From clinical care to clinical trials: The importance of proper clinic BP assessment methods
Jeff Heilbraun, MS – Vice President, Medical and Scientific Affairs, Cardiology at Clario
Dr. Todd Rudo – Chief Medical Officer at Clario
Awareness of one’s blood pressure (BP) is critical for cardiovascular health and overall well-being. There’s overwhelming evidence that untreated high blood pressure (hypertension) is associated with adverse consequences such as stroke, heart attack, kidney disease and death. Often when thinking of hypertension, one pictures sitting in their clinician’s office with a blood pressure cuff around their arm and a nurse or physician with a stethoscope and manometer assessing their blood pressure. This picture is now evolving within both the clinical care and clinical trials environment. Over the last few years, there’s been a trend towards the use of validated automated oscillometric BP devices, rather than the previous standard of a manometer (aneroid/mercury) and a stethoscope to manually assess the brachial blood pressure.
Implementing automated oscillometric BP assessments with a validated device has a number of benefits, including standardization of assessment methodology, digital data capture, and ability to collect and average multiple replicate inflations. While BP assessment is typically considered straightforward, it is important that the fundamentals to successful and reliable measurement are not overlooked. Whether it’s measuring the circumference of an individual’s arm to select the correct cuff size, ensuring an adequate pre-assessment rest period, or providing an appropriately quiet environment, there are a number of variables that can impact the accuracy of results. The American Medical Association / American Heart Association and other scientific groups have highlighted the importance of these considerations as outlined in the infographic below.
Blood pressure assessment in clinical trials
Specifically looking at the clinical trials arena, clinic blood pressure assessment (often referenced as a vital sign time point in a protocol) can contribute to a primary safety or efficacy endpoint, depending on the therapeutic indication.
Whether as an efficacy endpoint (development of anti-hypertensive medications) or as a safety endpoint, there continues to be increased focus in the industry on the technology and methodology for BP assessment. Interest increased even further after release of the updated draft FDA Pressor Effect Guidance in February of this year.
Blood pressure, as with other cardiovascular assessments, includes consideration around variability with the measurement. As is applicable with healthcare use, the benefits of an automated, validated oscillometric device are only further magnified in clinical trial use. The standardization of technology and methodology can reduce the potential variability within a study participant, and across participants at all study sites. This is achievable by implementing the following in a clinical trial:
- Implementation of a single, well validated and standardized BP device across all clinical trial sites
- Establishing a well-defined BP assessment procedure across all sites which includes the rest period and defined number of inflations with rest between readings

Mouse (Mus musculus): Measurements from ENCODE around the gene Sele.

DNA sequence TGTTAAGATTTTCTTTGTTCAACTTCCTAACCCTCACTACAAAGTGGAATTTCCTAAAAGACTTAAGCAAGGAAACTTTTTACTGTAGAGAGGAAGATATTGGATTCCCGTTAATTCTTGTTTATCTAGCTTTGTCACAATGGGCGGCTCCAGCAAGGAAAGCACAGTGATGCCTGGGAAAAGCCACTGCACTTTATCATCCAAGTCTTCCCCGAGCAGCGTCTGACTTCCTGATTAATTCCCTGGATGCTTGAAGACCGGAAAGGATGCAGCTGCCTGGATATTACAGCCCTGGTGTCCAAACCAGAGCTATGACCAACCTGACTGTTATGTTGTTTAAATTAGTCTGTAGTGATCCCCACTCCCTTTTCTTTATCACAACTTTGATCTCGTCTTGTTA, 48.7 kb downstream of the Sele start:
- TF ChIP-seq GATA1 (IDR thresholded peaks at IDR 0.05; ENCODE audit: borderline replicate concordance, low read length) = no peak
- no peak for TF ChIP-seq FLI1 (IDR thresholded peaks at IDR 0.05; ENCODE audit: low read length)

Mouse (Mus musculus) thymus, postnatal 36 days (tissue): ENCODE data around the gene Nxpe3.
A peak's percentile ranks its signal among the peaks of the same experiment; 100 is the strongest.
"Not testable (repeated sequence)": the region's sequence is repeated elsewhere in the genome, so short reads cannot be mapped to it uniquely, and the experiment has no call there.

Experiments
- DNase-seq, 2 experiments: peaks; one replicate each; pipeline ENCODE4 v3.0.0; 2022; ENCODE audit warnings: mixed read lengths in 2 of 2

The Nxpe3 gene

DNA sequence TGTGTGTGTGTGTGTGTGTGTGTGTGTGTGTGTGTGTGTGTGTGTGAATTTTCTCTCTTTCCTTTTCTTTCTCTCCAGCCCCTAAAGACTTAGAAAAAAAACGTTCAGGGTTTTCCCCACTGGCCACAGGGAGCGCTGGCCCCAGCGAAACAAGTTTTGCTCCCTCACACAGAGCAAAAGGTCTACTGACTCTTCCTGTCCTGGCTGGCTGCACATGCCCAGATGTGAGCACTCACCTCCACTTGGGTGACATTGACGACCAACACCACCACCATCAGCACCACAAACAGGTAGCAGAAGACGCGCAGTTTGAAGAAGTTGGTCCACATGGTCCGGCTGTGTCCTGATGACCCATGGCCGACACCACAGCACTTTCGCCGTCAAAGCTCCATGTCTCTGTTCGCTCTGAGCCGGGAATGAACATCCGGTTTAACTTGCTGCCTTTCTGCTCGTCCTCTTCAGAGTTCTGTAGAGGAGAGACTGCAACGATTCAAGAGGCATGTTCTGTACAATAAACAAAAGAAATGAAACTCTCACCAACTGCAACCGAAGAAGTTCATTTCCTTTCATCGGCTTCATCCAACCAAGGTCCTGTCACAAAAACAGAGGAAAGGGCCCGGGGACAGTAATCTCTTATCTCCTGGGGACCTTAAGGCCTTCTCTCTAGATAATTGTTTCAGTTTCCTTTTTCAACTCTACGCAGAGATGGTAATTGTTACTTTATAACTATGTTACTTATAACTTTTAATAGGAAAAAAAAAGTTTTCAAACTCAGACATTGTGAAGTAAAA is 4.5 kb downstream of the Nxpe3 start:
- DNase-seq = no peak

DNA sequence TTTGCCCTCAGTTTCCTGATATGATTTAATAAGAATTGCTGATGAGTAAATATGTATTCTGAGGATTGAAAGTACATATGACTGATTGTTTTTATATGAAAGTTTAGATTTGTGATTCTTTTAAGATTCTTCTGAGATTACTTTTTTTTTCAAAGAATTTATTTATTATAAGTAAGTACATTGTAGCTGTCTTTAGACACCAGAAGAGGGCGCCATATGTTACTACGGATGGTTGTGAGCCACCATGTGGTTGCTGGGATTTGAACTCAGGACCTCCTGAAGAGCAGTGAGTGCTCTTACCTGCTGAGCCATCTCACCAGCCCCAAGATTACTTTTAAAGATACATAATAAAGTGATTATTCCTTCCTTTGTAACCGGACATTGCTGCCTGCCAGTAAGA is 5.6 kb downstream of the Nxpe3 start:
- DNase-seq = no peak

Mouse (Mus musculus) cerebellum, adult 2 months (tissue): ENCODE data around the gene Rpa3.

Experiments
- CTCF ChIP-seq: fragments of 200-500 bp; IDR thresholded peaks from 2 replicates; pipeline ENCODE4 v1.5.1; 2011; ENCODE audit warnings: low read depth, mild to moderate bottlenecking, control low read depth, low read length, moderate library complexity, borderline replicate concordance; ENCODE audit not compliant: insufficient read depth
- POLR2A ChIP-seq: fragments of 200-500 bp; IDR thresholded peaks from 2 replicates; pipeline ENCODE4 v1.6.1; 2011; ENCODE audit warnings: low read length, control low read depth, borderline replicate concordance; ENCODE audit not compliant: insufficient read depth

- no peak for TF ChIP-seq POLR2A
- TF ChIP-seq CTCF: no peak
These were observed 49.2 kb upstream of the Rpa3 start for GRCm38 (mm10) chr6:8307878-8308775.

- Optionally completing the BP assessment in an “unattended” scenario to reduce the potential of white coat hypertension (elevated BP in the presence of a clinician). The approach of “attended vs unattended” was a discussion point around the SPRINT trial
- The BP data is a calculated average of the pre-defined readings, i.e., capture 4 readings and generate an average of the last 3 readings
- Centralized, digital capture of the BP assessments at each scheduled clinic visit
- Proper training and reinforcement of the clinic BP procedures defined for the study with the clinical research team at the site
- Maintenance and functional testing of the standardized BP devices at a pre-defined schedule
- Ensuring the selected device is appropriate for the study population and the algorithm within the oscillometric device has been validated specific to the study population (i.e., adult versus pediatric)
In summary, although often seen as a standard and routine procedure in both healthcare use and in clinical trials, there are a number of key considerations for the successful and accurate measurement of blood pressure. Implementing the right tool and applying best practice are essential. When looking to exclude a safety risk of hypertension during drug development (or assess for efficacy in treating high blood pressure), there are two additional technologies which are complimentary to clinic-based BP assessment: Ambulatory Blood Pressure Monitoring (ABPM) and Home blood pressure monitoring. ABPM allows for frequent, intense data collection over a 24-hour period. Home blood pressure technologies allow for a more longitudinal assessment, with intermittent collection over an extended duration in a real-world setting. It is not “one or the other” but rather an exercise in identifying which combination of these technologies, thoughtfully incorporated into a schedule of assessments, that will provide the best means to accurately characterize the BP response of a drug.
Jeff Heilbraun, MS
Vice President, Medical and Scientific Affairs, Cardiology at Clario
Dr. Todd Rudo
Chief Medical Officer at Clario